Potassium additives hiding in plain sight
By June Martin, RD, CDE
We’ve written a lot about phosphate additives over the past few years. So now we think it’s time for an update on potassium additives. This is critical information to have, especially for those who need to follow a low potassium diet.
Potassium-based additives are commonly used in low-sodium products and salt substitutes such as NoSalt or HalfSalt. If you are buying a product labeled “low in salt” or “sodium reduced” you should always check the ingredients list for potassium chloride.
More recently (and more concerning for dialysis patients), Health Canada has allowed the use of potassium lactate and potassium acetate as a preservative in meats. These are regularly found in deli meats at fast food restaurants as well as in your grocery store. Packaged deli meats and the ones sliced behind the counter can both be treated with potassium additives.
Potassium acetate is a newer additive that can be added to meats but does not require labeling on fresh meat. This means that if you are buying meat without an ingredients list (like a fresh cut of meat at the grocery store) you may not know if the meat has been treated with potassium acetate. If in doubt, ask at the meat counter if any of the meat is treated with potassium acetate or potassium diacetate.
Does it matter?
Yes! Both potassium lactate and potassium acetate are major sources of potassium. An average serving of meat (about 100 grams) can provide an additional 740 mg of potassium from potassium lactate and an additional 375 mg of potassium from potassium acetate. And this potassium is in addition to the naturally occurring potassium in your meat. To put that in perspective, a medium banana has 422 mg of potassium.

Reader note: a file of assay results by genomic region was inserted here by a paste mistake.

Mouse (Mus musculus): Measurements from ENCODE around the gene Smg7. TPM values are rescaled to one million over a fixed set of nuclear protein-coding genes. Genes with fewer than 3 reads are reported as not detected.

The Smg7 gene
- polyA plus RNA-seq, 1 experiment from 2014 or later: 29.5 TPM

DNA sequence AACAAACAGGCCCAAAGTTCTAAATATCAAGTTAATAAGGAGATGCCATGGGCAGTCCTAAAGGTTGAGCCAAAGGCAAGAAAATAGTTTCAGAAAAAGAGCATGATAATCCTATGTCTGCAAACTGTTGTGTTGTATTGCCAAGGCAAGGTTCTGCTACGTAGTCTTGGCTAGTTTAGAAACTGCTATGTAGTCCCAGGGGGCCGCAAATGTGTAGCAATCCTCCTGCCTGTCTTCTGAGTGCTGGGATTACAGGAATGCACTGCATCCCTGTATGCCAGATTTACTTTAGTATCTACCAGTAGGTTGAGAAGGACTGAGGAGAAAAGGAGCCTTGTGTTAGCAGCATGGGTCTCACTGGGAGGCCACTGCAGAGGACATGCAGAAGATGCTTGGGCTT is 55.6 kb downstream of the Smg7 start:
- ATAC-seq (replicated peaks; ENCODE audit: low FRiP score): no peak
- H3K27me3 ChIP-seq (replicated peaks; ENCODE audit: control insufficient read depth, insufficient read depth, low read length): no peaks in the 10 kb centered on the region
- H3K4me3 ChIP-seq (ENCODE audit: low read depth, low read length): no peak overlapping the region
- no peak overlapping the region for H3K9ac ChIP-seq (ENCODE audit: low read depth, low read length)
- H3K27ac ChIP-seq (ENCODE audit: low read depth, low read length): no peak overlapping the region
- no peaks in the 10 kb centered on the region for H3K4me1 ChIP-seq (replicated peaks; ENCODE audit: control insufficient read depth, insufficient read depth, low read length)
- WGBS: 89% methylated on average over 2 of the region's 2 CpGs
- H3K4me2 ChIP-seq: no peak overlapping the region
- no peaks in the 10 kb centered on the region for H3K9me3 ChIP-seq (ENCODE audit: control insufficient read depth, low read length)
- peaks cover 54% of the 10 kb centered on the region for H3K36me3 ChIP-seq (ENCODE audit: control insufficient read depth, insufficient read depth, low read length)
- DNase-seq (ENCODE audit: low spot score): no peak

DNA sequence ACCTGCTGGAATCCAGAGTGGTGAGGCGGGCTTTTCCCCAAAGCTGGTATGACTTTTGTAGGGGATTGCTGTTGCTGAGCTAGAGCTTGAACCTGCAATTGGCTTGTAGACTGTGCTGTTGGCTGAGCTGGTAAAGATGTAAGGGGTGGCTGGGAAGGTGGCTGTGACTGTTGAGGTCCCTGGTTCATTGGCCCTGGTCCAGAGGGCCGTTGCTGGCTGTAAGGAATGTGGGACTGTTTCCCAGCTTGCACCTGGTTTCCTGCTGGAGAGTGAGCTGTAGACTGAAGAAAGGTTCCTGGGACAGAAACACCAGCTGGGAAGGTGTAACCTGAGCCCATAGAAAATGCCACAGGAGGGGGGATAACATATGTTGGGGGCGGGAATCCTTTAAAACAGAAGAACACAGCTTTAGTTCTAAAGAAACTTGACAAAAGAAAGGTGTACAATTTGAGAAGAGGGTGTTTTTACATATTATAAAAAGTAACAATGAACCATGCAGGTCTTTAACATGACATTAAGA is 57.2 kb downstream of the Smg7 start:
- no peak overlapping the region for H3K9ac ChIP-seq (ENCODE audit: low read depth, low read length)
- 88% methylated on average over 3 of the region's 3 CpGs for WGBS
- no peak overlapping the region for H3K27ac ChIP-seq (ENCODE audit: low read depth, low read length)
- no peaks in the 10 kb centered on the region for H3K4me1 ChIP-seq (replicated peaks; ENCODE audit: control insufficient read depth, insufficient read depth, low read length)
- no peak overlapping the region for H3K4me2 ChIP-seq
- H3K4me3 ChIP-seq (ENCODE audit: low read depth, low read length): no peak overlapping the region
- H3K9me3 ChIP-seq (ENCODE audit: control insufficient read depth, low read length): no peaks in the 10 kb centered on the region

Food label changes are coming – slowly!
Over the next five years, nutrition labels will be changing and there are two important changes that involve potassium. Food manufacturers will need to include potassium in the Nutrition Facts Table for any packaged food and the %DV (daily value) for potassium will increase for the healthy population from 3500mg to 4700mg/day. Most kidney patients should aim for 2000-2500mg/day.
Once the changes are in place it will make it easier for you to know the potassium content of a product. As always, we encourage you to sit down with your registered dietitian to find out what is the right amount of potassium for you.